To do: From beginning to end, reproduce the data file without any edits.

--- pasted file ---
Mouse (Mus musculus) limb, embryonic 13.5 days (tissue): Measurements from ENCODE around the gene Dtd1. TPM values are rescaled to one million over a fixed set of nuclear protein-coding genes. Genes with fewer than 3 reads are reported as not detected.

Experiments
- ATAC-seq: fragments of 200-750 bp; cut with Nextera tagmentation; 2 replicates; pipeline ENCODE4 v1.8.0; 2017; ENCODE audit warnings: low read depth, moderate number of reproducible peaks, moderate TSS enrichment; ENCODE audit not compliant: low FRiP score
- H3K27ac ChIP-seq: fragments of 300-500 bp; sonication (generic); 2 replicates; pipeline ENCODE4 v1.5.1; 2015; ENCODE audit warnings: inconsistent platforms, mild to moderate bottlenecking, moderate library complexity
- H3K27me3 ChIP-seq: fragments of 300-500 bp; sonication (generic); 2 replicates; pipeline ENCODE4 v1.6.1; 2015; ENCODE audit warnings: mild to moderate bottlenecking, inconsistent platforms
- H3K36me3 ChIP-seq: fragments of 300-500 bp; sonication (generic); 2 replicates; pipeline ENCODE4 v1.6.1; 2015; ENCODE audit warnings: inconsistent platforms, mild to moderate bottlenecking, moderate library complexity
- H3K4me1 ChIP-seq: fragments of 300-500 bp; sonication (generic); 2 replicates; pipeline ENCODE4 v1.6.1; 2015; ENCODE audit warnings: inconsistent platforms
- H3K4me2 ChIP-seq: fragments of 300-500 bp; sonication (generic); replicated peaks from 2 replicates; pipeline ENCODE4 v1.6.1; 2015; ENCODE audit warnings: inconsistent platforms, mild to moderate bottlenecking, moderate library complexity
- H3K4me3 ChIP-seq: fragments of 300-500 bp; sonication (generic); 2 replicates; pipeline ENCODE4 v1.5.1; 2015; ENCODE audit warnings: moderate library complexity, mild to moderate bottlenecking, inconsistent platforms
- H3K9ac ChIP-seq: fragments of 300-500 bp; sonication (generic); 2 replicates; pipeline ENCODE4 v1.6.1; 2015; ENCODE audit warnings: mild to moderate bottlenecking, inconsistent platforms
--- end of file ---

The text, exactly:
Mouse (Mus musculus) limb, embryonic 13.5 days (tissue): Measurements from ENCODE around the gene Dtd1. TPM values are rescaled to one million over a fixed set of nuclear protein-coding genes. Genes with fewer than 3 reads are reported as not detected.

Experiments
- ATAC-seq: fragments of 200-750 bp; cut with Nextera tagmentation; 2 replicates; pipeline ENCODE4 v1.8.0; 2017; ENCODE audit warnings: low read depth, moderate number of reproducible peaks, moderate TSS enrichment; ENCODE audit not compliant: low FRiP score
- H3K27ac ChIP-seq: fragments of 300-500 bp; sonication (generic); 2 replicates; pipeline ENCODE4 v1.5.1; 2015; ENCODE audit warnings: inconsistent platforms, mild to moderate bottlenecking, moderate library complexity
- H3K27me3 ChIP-seq: fragments of 300-500 bp; sonication (generic); 2 replicates; pipeline ENCODE4 v1.6.1; 2015; ENCODE audit warnings: mild to moderate bottlenecking, inconsistent platforms
- H3K36me3 ChIP-seq: fragments of 300-500 bp; sonication (generic); 2 replicates; pipeline ENCODE4 v1.6.1; 2015; ENCODE audit warnings: inconsistent platforms, mild to moderate bottlenecking, moderate library complexity
- H3K4me1 ChIP-seq: fragments of 300-500 bp; sonication (generic); 2 replicates; pipeline ENCODE4 v1.6.1; 2015; ENCODE audit warnings: inconsistent platforms
- H3K4me2 ChIP-seq: fragments of 300-500 bp; sonication (generic); replicated peaks from 2 replicates; pipeline ENCODE4 v1.6.1; 2015; ENCODE audit warnings: inconsistent platforms, mild to moderate bottlenecking, moderate library complexity
- H3K4me3 ChIP-seq: fragments of 300-500 bp; sonication (generic); 2 replicates; pipeline ENCODE4 v1.5.1; 2015; ENCODE audit warnings: moderate library complexity, mild to moderate bottlenecking, inconsistent platforms
- H3K9ac ChIP-seq: fragments of 300-500 bp; sonication (generic); 2 replicates; pipeline ENCODE4 v1.6.1; 2015; ENCODE audit warnings: mild to moderate bottlenecking, inconsistent platforms